He described him as quiet and odd, thoughtful. He said Bravo was artistic. He had empty canvases on his wall. He liked Marvel characters like Captain America and Iron Man. He liked funny TV shows.
"He was nice," Skipper said. "when he would come out, he would offer me drinks or food. If I was cooking and he was around, I'd do the same."
One time Skipper said he was washing the dishes and Bravo was sitting on the couch sketching in a journal. He was curious and peeked at the book.
"It was different stuff like hearts, and there was poetry," Skipper said. "He would flip the page and I would see writing in the form of paragraphs. He was definitely journaling something."
Skipper joked with his other roommate that Bravo was like a ghost, because he was never around. He told Skipper he had friends in apartments elsewhere around Gainesville, and would regularly spend the night there.
Sometimes Bravo would bring friends over, and Skipper thinks it's possible Aguilar was over a few times. Bravo had a bike, too, in addition to his car. Skipper said the bike left scuff marks on the way up to Bravo's room, which was always locked when he wasn't around. As for the girl who both Bravo and Aguilar know, Skipper said he never heard Bravo mention her.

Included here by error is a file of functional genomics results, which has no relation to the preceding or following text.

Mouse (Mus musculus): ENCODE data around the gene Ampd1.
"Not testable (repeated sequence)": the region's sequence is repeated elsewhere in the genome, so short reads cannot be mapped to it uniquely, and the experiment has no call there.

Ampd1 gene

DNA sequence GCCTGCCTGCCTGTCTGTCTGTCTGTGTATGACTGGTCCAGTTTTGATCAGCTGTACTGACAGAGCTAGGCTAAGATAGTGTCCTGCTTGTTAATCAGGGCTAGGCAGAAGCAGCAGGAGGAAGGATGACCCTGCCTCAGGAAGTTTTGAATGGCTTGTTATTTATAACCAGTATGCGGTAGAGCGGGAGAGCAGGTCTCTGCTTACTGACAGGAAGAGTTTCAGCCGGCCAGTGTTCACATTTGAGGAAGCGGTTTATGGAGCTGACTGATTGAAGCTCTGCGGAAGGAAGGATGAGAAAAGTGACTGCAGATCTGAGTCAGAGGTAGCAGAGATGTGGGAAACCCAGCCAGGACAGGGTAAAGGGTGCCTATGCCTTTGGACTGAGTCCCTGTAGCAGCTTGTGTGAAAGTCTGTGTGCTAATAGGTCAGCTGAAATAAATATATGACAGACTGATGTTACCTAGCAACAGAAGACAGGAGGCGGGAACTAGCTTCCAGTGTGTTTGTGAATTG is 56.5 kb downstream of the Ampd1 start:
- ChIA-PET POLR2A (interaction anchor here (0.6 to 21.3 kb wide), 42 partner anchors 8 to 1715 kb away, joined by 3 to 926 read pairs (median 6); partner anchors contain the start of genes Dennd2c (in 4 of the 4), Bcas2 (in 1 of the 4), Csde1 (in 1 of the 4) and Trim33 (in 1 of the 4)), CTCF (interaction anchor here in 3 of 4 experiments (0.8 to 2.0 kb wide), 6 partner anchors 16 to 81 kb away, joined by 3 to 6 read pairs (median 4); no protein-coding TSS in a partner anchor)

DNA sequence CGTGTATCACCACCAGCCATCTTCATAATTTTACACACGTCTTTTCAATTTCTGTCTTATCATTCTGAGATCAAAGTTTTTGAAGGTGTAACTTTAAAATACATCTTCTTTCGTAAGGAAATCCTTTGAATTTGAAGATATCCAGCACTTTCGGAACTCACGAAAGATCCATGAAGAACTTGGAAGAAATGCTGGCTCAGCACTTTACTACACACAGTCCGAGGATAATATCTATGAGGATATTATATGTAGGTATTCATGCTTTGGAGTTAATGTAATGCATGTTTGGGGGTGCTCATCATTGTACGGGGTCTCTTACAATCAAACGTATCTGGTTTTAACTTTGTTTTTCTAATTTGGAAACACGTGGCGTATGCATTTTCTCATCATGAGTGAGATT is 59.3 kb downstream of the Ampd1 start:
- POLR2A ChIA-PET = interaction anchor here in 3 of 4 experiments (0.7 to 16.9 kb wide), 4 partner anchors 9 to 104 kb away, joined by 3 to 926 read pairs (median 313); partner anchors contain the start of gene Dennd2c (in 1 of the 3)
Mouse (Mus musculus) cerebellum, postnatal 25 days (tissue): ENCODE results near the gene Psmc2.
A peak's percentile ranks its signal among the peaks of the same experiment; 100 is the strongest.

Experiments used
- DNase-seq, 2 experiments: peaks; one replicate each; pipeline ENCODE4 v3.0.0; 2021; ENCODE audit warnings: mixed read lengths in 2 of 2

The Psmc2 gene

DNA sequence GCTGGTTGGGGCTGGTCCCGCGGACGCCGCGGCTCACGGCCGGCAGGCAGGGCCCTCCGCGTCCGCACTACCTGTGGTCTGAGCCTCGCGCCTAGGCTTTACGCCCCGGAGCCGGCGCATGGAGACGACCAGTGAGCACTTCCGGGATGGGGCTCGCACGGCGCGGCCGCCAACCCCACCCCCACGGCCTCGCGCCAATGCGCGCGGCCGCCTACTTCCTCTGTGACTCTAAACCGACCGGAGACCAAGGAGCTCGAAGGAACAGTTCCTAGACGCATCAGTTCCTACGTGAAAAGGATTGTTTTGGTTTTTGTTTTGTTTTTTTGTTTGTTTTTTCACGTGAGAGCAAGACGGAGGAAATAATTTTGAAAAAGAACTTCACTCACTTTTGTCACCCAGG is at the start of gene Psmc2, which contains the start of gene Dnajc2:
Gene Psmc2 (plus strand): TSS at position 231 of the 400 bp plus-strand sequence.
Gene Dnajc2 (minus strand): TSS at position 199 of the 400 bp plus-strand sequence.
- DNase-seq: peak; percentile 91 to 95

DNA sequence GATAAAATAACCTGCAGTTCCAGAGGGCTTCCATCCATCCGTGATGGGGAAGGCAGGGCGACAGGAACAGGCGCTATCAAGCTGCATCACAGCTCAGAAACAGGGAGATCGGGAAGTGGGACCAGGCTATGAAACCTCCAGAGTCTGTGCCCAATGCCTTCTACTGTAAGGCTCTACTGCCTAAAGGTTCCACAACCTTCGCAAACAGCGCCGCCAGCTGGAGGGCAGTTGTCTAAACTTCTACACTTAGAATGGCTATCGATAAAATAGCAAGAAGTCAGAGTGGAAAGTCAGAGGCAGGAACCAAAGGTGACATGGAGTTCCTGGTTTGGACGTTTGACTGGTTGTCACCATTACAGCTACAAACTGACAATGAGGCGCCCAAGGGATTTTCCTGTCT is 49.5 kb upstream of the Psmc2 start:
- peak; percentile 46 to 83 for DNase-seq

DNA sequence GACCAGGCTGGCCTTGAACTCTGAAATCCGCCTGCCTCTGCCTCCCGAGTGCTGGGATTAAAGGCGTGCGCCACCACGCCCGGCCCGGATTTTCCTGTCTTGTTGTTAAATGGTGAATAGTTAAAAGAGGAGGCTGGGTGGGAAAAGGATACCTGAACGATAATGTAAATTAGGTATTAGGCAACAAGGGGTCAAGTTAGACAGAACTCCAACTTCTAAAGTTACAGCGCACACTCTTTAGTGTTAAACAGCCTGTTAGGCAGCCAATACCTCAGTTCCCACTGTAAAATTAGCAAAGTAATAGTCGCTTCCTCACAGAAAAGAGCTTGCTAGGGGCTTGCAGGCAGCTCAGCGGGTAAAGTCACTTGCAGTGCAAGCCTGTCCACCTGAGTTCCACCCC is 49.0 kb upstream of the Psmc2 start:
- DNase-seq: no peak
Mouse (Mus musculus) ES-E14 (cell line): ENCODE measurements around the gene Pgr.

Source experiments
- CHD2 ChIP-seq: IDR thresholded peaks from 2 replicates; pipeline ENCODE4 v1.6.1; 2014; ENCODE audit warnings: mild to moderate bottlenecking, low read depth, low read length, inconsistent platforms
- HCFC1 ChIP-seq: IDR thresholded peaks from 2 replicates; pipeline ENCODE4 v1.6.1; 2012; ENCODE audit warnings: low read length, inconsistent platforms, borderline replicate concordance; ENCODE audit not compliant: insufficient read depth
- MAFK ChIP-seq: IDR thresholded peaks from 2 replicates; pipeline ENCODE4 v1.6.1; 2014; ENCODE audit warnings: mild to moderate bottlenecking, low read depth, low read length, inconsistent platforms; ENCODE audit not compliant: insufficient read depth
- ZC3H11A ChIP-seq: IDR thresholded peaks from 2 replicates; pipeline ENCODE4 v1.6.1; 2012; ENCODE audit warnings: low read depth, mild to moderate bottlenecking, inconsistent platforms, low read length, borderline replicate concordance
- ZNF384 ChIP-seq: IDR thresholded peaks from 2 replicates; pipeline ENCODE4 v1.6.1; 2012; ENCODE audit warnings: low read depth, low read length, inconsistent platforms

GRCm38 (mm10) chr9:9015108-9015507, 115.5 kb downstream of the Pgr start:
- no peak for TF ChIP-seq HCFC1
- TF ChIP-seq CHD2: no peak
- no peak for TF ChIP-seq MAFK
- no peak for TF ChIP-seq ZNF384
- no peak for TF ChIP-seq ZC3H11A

Bravo told Skipper he is a biomedical engineering major at Santa Fe College. Aguilar has the same major, according to family.
"But he was only taking two classes," Skipper said about Bravo. "Art and intro to chemistry. It was odd."
Skipper saw Bravo for the last time on the Thursday that Aguilar apparently disappeared. He wore the same clothes as in the Best Buy surveillance photo, Skipper said.
Skipper said Bravo usually took his bike with him, but that day he didn't. Skipper left and didn't return until 10 p.m., and according to his roommate, Bravo briefly returned sometime after 8 p.m. and quickly left again.
Skipper said earlier that day, Bravo wrote on the apartment whiteboard asking about student tickets for the UF-Kentucky football game. Skipper answered the question and went to bed. When he woke up on Friday, Skipper said there was a new question from Bravo about ticket amounts, meaning Bravo had returned home, between the time Skipper went to bed and woke up, at around 9 a.m.
The next night, around 10:30 p.m., there was a knock on the door. It was the police. They asked for Bravo, who wasn't home. Skipper said police questioned him for more than 30 minutes. They told him Bravo had been detained.
"I said, ‘no, I haven't seen him. Is he OK?' Later, I asked myself — ‘OK, is this kid a threat? Should I be concerned? Should I get out of here?' "
Skipper said the police returned around 4:45 a.m., with a search warrant, and stayed in Bravo's room for about two hours collecting evidence.
Detectives came back on Monday and grabbed one final item — a gallon of bug spray.
Skipper said he doesn't want to move out of his apartment, where technically Bravo is still a tenant.
Back on the 34th Street wall, where Bravo stenciled the cartoon Reptars, he put a quote, attributed to John Updike — whose name he misspelled.
"Dreams come true. Without that possibility nature would not incite us to have them."